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Cannabis Industry Outlook and Trends – What Lies Ahead for 2020

The Cannabis industry continues to attract growers, retailers and other entrepreneurs in large numbers. While sales have increased substantially over the last several years, it is becoming apparent that a focus on fundamentals is becoming more important to stay solvent or become an attractive acquisition target. We recently participated in a webinar where a group of industry specialists discussed current market activity, M&A trends, valuation, capital availability, and regulatory environment in cannabis. Here are some of the highlights:

  • Cannabis companies with steady corporate governance, internal controls, processes, compliance, and strong focus on bottom line will be more attractive targets.
  • Cannabis global market development is the next chapter for the industry. Legalization is growing outside of the United States and countries that are first to the global marketplace can create sustainable advantages.
  • De-scheduling from Schedule I of the Controlled Substances Act will push multiples downwards. Multiples have already compressed substantially with revenue multiples averaging 6.3 times – 6.4 times for deals $1MM and up.
  • CBD is being added to products across the retail spectrum from food to make-up, but with little legal oversight or requirements. While the industry has seen more investor and commercial lawsuits to date, consumer class action lawsuits could become more prevalent since CBD products can easily be mislabeled or ineffective. 
  • Best practices command quarterly or some other frequency valuations to support ROI analysis.
  • Acquisitions are getting done via the Canadian stock exchange market. While some companies have been successful in that strategy, in the long-term that strategy is going to be viable for only a minority of companies.

If you’re a partner who participates in the cannabis industry and would like to learn more about The Cannabis Best Practices Group, contact Victoria Hall at hall@quistvaluation.com.

The market recognizes that companies with high ratings for environmental, social and governance (ESG) factors are lower risk than other companies and the market rewards them accordingly. In the hierarchy of factors that count with investors and markets in general, governance is ranked highest and then environment, followed closely by social factors.  A recent scandal involving Volkswagen cheating U.S. diesel emissions tests sent company shares plunging and exposed Volkswagen to potentially up to $18 billion in federal fines. As a result, the trust of Volkswagen’s customers and the public has been undermined and the company will now face intense legal scrutiny. Despite numerous instances of proven corporate disregard, there has been a notable rise over recent years in attention to the management of ESG issues. However, a common challenge for many companies is whether managing ESG issues really help create value and how to quantify the value of ESG initiatives?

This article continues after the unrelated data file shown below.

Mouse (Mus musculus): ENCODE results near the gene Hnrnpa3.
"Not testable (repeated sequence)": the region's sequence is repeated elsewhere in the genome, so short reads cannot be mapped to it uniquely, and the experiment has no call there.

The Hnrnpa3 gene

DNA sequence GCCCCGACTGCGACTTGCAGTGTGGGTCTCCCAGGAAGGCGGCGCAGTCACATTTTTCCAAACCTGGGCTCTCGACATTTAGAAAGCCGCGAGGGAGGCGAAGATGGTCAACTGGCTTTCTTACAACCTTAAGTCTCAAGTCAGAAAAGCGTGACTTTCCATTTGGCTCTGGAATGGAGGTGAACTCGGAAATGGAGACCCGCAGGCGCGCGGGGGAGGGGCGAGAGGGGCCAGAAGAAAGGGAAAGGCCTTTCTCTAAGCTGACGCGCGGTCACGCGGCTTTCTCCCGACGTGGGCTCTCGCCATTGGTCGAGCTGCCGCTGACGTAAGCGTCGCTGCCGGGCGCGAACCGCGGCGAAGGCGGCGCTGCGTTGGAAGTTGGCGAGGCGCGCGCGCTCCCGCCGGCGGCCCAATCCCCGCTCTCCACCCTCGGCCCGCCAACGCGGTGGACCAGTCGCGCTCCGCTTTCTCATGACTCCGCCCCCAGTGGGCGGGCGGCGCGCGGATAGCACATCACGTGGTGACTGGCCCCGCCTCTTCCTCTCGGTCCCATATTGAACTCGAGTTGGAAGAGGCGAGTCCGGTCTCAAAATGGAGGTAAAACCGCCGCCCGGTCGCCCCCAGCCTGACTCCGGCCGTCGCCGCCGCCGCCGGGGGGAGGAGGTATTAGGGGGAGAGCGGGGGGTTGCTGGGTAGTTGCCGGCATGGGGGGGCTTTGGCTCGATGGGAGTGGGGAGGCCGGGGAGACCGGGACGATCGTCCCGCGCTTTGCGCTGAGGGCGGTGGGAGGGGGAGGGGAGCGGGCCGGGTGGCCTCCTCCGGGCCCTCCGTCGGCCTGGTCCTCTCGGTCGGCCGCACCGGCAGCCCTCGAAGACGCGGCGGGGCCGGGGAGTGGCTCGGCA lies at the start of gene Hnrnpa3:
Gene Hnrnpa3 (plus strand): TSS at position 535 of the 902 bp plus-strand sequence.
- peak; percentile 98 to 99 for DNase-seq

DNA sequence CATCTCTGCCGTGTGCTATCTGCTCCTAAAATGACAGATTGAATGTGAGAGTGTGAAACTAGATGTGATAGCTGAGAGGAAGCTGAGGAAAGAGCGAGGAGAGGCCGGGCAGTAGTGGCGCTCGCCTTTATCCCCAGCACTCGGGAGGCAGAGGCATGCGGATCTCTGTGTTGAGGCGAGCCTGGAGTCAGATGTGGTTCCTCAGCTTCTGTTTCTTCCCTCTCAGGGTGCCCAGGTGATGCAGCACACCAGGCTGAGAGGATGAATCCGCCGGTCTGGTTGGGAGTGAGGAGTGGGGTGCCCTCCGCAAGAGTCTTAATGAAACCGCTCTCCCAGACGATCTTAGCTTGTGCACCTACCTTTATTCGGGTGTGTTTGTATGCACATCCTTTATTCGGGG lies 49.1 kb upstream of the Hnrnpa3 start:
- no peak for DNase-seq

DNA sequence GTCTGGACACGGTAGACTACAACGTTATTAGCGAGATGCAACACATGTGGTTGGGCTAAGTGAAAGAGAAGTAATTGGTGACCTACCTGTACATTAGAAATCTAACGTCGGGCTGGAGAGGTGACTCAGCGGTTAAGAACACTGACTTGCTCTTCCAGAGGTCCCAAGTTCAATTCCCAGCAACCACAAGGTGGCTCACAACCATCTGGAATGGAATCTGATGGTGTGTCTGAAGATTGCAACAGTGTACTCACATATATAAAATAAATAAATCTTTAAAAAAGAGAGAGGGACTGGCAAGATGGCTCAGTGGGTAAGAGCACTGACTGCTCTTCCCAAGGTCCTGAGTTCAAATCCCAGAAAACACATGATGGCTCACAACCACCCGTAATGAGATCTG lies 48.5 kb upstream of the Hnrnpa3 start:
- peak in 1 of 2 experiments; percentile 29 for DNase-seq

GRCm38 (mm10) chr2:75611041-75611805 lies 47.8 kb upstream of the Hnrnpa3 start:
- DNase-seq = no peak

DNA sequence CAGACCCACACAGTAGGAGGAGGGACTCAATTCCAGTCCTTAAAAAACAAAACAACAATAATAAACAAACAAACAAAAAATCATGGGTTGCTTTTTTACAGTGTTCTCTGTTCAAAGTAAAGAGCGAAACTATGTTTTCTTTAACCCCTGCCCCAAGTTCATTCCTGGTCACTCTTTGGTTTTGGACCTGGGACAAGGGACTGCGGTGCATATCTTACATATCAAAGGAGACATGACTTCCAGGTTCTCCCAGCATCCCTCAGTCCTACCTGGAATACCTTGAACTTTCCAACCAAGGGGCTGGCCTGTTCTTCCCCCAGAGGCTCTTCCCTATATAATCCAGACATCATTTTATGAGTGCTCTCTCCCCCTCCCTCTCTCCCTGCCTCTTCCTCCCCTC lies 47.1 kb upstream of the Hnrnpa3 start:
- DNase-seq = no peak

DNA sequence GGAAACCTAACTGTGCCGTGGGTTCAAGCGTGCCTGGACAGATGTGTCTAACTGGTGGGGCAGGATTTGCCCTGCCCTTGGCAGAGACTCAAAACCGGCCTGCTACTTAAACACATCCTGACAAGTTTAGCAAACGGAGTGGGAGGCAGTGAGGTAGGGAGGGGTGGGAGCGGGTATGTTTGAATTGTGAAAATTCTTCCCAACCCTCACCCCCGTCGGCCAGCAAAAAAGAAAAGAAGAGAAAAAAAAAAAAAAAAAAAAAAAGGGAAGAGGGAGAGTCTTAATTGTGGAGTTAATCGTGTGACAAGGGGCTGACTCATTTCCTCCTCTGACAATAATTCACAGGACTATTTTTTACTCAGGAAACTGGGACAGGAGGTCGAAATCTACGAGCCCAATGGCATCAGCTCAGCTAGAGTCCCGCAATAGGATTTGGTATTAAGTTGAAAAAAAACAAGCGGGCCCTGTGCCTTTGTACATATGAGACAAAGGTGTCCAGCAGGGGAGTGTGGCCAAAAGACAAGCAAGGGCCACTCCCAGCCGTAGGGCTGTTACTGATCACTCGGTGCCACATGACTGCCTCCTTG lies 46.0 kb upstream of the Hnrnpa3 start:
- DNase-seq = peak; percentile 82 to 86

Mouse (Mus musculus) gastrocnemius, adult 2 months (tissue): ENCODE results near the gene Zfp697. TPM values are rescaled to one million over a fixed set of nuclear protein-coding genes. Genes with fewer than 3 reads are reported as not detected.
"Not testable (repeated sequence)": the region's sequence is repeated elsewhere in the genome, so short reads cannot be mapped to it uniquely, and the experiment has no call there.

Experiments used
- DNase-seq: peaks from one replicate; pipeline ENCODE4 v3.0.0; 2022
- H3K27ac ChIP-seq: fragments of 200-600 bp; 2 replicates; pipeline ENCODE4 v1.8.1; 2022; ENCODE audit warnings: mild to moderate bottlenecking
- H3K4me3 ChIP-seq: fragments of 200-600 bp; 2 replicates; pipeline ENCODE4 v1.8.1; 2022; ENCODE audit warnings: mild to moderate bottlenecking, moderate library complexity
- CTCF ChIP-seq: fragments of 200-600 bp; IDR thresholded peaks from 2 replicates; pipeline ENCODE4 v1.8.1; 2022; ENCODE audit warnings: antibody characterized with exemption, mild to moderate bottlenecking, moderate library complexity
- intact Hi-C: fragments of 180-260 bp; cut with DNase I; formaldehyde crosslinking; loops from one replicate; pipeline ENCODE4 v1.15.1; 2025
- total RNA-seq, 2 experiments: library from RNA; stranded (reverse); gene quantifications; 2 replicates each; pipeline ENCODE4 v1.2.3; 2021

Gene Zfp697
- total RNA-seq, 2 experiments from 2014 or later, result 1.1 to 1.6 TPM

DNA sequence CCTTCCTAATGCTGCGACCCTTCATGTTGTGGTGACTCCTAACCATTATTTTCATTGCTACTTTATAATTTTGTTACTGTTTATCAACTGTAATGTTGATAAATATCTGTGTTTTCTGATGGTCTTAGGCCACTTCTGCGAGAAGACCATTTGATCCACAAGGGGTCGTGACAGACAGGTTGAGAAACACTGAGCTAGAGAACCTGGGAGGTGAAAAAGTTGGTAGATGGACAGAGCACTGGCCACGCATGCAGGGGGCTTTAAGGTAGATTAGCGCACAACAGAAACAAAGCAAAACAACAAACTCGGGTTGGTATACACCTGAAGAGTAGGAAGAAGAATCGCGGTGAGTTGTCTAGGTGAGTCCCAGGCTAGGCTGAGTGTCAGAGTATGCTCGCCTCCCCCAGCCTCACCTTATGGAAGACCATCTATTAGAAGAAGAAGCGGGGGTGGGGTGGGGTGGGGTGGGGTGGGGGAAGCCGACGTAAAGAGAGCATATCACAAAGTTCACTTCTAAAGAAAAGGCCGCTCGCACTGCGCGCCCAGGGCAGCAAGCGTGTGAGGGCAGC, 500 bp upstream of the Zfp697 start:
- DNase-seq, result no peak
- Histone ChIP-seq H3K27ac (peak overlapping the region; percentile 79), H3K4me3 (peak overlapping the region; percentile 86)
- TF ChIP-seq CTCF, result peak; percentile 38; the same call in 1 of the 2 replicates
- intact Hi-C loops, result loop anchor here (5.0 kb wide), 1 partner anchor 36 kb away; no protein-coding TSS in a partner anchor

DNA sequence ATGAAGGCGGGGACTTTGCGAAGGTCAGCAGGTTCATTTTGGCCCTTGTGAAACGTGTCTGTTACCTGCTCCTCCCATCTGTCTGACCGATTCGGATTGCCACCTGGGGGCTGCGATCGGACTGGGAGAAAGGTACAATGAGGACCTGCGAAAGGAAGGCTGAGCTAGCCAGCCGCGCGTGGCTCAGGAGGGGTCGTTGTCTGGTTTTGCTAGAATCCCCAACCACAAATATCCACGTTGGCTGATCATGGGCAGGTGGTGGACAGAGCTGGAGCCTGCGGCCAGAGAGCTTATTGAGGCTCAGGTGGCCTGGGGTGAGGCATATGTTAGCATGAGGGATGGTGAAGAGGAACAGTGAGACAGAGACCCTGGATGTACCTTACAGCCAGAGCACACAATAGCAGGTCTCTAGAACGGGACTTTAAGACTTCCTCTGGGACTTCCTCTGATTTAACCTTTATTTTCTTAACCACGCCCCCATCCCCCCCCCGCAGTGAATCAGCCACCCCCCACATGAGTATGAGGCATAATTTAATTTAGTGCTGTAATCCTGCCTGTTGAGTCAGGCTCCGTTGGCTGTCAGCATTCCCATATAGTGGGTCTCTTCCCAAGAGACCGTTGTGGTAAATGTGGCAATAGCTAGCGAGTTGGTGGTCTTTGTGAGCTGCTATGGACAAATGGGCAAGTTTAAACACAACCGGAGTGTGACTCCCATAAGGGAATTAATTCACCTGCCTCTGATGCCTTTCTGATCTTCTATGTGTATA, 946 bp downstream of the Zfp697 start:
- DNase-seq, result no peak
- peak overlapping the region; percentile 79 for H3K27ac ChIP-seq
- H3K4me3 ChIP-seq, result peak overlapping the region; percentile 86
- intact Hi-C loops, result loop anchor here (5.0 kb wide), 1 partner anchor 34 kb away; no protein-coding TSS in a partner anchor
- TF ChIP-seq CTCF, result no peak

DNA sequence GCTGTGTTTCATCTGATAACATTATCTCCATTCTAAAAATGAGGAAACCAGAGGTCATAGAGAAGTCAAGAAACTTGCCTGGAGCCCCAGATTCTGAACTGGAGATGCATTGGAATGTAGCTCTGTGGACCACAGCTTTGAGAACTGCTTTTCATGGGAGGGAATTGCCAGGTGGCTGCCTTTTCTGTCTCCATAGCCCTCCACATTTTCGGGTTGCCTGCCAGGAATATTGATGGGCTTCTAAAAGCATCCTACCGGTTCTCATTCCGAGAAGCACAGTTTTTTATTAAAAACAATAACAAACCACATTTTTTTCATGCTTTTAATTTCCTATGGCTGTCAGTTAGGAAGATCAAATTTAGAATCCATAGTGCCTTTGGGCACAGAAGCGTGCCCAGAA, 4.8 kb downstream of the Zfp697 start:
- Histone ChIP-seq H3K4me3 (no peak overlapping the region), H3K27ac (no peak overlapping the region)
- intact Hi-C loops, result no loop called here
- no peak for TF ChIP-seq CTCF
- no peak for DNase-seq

“Companies that are considered leaders in ESG policies are also leading the pack in stock performance by an average of 25%.” —Goldman Sachs[1]

The responsible investment strategy that many companies embrace today is based on the view that the effective management of environmental, social and governance issues is not only the right thing to do, but is also critical to value creation. Responsible investors believe that companies which are successful in avoiding ESG risks while capturing ESG opportunities will outperform over the longer term. When it comes to environmental issues, for example, environmental challenges can present opportunities for value creation (i.e. generation of incremental revenue from new technologies, products and markets such as sustainable products and services). Investors also share the view that ESG issues have the potential to materially impact the valuation of investments over the longer term. According to a survey of the private equity industry conducted by PricewaterhouseCoopers[2], environmental and social issues are considered to some extent during investment appraisals. The survey results further reveal that while there has been progress in developing and implementing responsible investment strategies over recent years, there has been lack of a policy on ESG issues and systems in place to measure value created from ESG initiatives (particularly for initiatives addressing environmental and social issues).